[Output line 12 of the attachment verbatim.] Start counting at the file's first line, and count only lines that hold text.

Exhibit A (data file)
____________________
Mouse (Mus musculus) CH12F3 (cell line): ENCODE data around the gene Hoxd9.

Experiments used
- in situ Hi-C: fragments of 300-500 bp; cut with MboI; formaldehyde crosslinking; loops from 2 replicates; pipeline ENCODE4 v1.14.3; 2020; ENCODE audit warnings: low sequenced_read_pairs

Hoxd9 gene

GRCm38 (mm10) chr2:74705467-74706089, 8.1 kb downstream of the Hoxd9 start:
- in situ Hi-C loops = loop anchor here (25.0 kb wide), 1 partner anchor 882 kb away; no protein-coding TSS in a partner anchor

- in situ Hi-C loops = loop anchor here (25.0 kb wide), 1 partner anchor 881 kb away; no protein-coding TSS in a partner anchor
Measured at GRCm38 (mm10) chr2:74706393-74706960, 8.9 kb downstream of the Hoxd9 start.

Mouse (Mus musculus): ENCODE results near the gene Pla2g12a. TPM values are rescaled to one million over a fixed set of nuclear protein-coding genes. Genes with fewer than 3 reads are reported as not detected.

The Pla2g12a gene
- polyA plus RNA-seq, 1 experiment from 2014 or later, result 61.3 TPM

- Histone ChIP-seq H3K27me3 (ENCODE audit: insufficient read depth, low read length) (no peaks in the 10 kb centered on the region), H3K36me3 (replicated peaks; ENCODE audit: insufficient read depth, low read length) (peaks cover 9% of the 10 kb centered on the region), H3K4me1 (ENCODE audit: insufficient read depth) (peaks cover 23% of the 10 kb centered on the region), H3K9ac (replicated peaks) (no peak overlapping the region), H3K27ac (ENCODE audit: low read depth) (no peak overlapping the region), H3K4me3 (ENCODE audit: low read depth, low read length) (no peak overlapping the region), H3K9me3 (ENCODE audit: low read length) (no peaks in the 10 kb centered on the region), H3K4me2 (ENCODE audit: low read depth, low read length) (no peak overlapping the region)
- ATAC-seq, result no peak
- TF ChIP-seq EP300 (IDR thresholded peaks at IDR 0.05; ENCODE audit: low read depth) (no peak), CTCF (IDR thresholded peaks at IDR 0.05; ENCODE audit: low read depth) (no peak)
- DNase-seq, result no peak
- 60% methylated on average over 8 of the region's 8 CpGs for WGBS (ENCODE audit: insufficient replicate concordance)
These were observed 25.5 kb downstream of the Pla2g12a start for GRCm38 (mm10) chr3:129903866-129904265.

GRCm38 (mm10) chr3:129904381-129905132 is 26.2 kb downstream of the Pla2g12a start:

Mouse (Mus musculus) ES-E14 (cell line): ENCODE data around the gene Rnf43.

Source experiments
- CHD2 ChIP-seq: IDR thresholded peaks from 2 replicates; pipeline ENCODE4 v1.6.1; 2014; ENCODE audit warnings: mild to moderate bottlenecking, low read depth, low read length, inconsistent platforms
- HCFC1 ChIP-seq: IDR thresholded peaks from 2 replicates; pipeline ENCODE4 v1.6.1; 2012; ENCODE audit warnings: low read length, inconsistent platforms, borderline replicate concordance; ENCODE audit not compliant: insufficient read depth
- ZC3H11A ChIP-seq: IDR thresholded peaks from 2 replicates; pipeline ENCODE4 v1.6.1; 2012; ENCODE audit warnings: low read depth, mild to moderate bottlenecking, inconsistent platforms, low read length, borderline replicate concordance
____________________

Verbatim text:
- Histone ChIP-seq H3K27me3 (ENCODE audit: insufficient read depth, low read length) (no peaks in the 10 kb centered on the region), H3K36me3 (replicated peaks; ENCODE audit: insufficient read depth, low read length) (peaks cover 9% of the 10 kb centered on the region), H3K4me1 (ENCODE audit: insufficient read depth) (peaks cover 23% of the 10 kb centered on the region), H3K9ac (replicated peaks) (no peak overlapping the region), H3K27ac (ENCODE audit: low read depth) (no peak overlapping the region), H3K4me3 (ENCODE audit: low read depth, low read length) (no peak overlapping the region), H3K9me3 (ENCODE audit: low read length) (no peaks in the 10 kb centered on the region), H3K4me2 (ENCODE audit: low read depth, low read length) (no peak overlapping the region)